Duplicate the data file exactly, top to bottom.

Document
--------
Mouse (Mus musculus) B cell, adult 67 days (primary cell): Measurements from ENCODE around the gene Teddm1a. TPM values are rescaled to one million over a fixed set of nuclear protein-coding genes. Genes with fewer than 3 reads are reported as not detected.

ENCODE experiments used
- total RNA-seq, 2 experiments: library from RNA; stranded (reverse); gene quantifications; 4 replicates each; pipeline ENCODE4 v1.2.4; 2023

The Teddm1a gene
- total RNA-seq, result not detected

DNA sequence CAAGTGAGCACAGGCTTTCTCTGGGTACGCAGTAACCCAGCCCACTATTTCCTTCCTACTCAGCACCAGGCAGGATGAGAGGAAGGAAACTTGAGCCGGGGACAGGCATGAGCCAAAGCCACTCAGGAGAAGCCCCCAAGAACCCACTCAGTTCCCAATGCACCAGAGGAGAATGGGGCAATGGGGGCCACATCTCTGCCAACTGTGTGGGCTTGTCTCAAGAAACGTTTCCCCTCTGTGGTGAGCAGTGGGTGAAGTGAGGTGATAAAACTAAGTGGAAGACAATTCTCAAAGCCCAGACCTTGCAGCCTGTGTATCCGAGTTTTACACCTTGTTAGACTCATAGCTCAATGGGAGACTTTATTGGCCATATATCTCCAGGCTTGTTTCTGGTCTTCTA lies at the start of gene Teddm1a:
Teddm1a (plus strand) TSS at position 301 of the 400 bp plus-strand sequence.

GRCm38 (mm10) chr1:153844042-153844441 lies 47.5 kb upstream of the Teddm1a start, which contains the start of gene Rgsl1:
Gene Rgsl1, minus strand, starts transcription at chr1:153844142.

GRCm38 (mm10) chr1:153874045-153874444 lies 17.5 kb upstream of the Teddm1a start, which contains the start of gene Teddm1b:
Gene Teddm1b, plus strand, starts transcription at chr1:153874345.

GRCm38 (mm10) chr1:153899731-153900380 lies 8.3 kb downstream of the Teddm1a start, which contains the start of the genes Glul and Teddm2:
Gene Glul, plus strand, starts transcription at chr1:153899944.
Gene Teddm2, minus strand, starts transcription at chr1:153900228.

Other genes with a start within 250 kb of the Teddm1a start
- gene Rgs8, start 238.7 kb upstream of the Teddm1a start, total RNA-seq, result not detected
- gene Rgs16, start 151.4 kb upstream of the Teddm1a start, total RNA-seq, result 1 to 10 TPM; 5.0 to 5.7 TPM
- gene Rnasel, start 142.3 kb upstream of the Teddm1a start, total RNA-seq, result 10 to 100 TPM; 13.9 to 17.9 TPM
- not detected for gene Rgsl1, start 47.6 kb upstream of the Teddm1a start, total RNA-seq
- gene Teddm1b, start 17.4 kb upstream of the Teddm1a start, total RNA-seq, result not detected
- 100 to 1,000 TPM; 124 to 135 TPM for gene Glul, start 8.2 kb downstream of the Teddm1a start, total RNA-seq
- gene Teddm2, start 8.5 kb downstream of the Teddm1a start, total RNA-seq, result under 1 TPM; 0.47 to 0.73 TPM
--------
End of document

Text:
Mouse (Mus musculus) B cell, adult 67 days (primary cell): Measurements from ENCODE around the gene Teddm1a. TPM values are rescaled to one million over a fixed set of nuclear protein-coding genes. Genes with fewer than 3 reads are reported as not detected.

ENCODE experiments used
- total RNA-seq, 2 experiments: library from RNA; stranded (reverse); gene quantifications; 4 replicates each; pipeline ENCODE4 v1.2.4; 2023

The Teddm1a gene
- total RNA-seq, result not detected

DNA sequence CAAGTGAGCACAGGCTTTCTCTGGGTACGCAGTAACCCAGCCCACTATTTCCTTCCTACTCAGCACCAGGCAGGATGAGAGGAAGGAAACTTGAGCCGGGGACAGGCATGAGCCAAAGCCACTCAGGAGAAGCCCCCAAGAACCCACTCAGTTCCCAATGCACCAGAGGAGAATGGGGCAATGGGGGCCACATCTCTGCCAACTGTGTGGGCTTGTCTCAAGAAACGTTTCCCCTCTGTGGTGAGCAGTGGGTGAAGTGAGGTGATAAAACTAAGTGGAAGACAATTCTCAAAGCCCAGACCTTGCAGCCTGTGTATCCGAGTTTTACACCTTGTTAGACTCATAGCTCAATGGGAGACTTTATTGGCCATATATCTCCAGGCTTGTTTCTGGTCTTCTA lies at the start of gene Teddm1a:
Teddm1a (plus strand) TSS at position 301 of the 400 bp plus-strand sequence.

GRCm38 (mm10) chr1:153844042-153844441 lies 47.5 kb upstream of the Teddm1a start, which contains the start of gene Rgsl1:
Gene Rgsl1, minus strand, starts transcription at chr1:153844142.

GRCm38 (mm10) chr1:153874045-153874444 lies 17.5 kb upstream of the Teddm1a start, which contains the start of gene Teddm1b:
Gene Teddm1b, plus strand, starts transcription at chr1:153874345.

GRCm38 (mm10) chr1:153899731-153900380 lies 8.3 kb downstream of the Teddm1a start, which contains the start of the genes Glul and Teddm2:
Gene Glul, plus strand, starts transcription at chr1:153899944.
Gene Teddm2, minus strand, starts transcription at chr1:153900228.

Other genes with a start within 250 kb of the Teddm1a start
- gene Rgs8, start 238.7 kb upstream of the Teddm1a start, total RNA-seq, result not detected
- gene Rgs16, start 151.4 kb upstream of the Teddm1a start, total RNA-seq, result 1 to 10 TPM; 5.0 to 5.7 TPM
- gene Rnasel, start 142.3 kb upstream of the Teddm1a start, total RNA-seq, result 10 to 100 TPM; 13.9 to 17.9 TPM
- not detected for gene Rgsl1, start 47.6 kb upstream of the Teddm1a start, total RNA-seq
- gene Teddm1b, start 17.4 kb upstream of the Teddm1a start, total RNA-seq, result not detected
- 100 to 1,000 TPM; 124 to 135 TPM for gene Glul, start 8.2 kb downstream of the Teddm1a start, total RNA-seq
- gene Teddm2, start 8.5 kb downstream of the Teddm1a start, total RNA-seq, result under 1 TPM; 0.47 to 0.73 TPM